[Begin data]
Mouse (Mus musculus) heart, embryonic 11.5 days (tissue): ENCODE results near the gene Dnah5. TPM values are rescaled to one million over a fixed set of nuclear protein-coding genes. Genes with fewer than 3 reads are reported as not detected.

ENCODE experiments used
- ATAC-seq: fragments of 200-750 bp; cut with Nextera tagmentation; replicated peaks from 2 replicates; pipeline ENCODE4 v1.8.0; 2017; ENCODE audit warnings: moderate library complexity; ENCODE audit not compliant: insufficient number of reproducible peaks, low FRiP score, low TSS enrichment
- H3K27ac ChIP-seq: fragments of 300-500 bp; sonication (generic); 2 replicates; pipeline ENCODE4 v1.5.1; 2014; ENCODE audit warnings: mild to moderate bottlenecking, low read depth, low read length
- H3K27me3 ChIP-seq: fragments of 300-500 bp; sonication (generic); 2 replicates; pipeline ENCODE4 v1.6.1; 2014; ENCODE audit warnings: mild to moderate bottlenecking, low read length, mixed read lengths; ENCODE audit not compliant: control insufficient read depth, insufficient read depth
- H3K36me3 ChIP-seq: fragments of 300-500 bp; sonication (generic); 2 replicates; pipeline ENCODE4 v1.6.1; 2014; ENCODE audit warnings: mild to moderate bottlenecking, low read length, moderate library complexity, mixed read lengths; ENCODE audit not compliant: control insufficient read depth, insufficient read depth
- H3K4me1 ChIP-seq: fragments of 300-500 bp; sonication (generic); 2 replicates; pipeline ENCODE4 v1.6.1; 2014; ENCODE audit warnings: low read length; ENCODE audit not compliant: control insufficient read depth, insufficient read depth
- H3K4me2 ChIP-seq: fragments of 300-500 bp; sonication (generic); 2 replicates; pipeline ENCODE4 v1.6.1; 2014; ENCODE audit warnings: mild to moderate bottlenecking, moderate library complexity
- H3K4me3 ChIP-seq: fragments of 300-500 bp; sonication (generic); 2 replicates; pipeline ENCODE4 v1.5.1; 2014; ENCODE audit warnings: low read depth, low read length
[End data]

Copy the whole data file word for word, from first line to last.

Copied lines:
Mouse (Mus musculus) heart, embryonic 11.5 days (tissue): ENCODE results near the gene Dnah5. TPM values are rescaled to one million over a fixed set of nuclear protein-coding genes. Genes with fewer than 3 reads are reported as not detected.

ENCODE experiments used
- ATAC-seq: fragments of 200-750 bp; cut with Nextera tagmentation; replicated peaks from 2 replicates; pipeline ENCODE4 v1.8.0; 2017; ENCODE audit warnings: moderate library complexity; ENCODE audit not compliant: insufficient number of reproducible peaks, low FRiP score, low TSS enrichment
- H3K27ac ChIP-seq: fragments of 300-500 bp; sonication (generic); 2 replicates; pipeline ENCODE4 v1.5.1; 2014; ENCODE audit warnings: mild to moderate bottlenecking, low read depth, low read length
- H3K27me3 ChIP-seq: fragments of 300-500 bp; sonication (generic); 2 replicates; pipeline ENCODE4 v1.6.1; 2014; ENCODE audit warnings: mild to moderate bottlenecking, low read length, mixed read lengths; ENCODE audit not compliant: control insufficient read depth, insufficient read depth
- H3K36me3 ChIP-seq: fragments of 300-500 bp; sonication (generic); 2 replicates; pipeline ENCODE4 v1.6.1; 2014; ENCODE audit warnings: mild to moderate bottlenecking, low read length, moderate library complexity, mixed read lengths; ENCODE audit not compliant: control insufficient read depth, insufficient read depth
- H3K4me1 ChIP-seq: fragments of 300-500 bp; sonication (generic); 2 replicates; pipeline ENCODE4 v1.6.1; 2014; ENCODE audit warnings: low read length; ENCODE audit not compliant: control insufficient read depth, insufficient read depth
- H3K4me2 ChIP-seq: fragments of 300-500 bp; sonication (generic); 2 replicates; pipeline ENCODE4 v1.6.1; 2014; ENCODE audit warnings: mild to moderate bottlenecking, moderate library complexity
- H3K4me3 ChIP-seq: fragments of 300-500 bp; sonication (generic); 2 replicates; pipeline ENCODE4 v1.5.1; 2014; ENCODE audit warnings: low read depth, low read length